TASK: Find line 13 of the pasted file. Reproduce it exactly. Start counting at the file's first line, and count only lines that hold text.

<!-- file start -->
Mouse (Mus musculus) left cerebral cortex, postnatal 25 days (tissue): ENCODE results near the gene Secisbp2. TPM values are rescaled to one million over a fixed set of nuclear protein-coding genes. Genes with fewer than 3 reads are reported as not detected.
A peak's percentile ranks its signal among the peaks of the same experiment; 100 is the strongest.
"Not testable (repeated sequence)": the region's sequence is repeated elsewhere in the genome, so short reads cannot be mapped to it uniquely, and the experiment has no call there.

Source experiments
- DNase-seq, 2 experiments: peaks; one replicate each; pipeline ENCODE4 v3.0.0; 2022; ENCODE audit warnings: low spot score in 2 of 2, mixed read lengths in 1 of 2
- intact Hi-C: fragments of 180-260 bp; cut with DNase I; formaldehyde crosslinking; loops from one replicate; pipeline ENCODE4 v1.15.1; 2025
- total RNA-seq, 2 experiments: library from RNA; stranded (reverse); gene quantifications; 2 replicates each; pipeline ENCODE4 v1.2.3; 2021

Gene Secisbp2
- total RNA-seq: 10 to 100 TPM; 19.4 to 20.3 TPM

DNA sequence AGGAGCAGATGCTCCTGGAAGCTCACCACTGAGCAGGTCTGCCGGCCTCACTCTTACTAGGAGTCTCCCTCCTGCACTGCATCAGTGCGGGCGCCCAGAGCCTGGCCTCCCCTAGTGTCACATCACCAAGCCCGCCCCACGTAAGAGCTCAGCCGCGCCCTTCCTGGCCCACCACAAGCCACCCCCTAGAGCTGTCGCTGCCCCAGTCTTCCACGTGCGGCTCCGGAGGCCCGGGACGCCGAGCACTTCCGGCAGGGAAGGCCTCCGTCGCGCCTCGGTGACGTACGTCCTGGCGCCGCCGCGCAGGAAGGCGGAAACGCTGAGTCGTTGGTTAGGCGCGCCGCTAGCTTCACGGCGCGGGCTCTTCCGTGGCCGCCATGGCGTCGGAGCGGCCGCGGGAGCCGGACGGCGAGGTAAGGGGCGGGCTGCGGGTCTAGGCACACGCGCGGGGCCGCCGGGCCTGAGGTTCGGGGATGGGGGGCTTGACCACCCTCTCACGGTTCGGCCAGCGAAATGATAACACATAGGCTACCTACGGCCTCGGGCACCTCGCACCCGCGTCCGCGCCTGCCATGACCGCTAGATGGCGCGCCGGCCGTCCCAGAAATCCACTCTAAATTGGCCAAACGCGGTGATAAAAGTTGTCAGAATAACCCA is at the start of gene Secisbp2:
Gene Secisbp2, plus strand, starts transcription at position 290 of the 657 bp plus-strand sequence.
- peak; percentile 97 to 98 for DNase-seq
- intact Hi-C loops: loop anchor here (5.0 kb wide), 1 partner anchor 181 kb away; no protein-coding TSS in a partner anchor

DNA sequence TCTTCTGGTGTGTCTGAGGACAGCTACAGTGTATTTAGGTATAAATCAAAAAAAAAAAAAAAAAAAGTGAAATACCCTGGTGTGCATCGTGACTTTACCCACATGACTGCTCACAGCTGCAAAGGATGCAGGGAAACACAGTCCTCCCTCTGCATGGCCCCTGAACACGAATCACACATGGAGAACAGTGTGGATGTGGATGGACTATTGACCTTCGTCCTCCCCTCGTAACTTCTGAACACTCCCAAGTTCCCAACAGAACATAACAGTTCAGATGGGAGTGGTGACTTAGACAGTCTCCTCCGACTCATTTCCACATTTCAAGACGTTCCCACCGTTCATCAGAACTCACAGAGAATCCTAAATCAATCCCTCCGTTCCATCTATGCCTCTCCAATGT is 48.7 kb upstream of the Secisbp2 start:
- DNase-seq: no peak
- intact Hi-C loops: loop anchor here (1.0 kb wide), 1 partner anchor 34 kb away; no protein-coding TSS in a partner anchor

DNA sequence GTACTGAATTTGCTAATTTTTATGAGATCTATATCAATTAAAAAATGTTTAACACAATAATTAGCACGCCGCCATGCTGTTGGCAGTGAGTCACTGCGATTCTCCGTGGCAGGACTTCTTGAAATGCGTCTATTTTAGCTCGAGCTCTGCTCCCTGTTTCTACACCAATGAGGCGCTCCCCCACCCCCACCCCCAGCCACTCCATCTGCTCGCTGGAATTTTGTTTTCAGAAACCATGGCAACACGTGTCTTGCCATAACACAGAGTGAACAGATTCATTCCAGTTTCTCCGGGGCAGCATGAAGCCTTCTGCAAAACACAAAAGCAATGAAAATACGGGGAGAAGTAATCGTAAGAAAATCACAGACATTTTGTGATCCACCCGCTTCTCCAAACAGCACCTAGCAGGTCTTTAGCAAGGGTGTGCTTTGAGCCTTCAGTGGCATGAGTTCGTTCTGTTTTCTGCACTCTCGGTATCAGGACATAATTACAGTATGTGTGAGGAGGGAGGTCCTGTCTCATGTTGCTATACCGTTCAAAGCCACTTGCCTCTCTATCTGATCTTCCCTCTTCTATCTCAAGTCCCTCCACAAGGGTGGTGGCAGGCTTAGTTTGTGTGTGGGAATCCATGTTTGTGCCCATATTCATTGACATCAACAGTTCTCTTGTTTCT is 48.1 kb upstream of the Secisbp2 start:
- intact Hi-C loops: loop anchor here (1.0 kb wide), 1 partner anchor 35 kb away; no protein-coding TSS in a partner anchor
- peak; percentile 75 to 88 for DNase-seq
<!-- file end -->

- intact Hi-C loops: loop anchor here (5.0 kb wide), 1 partner anchor 181 kb away; no protein-coding TSS in a partner anchor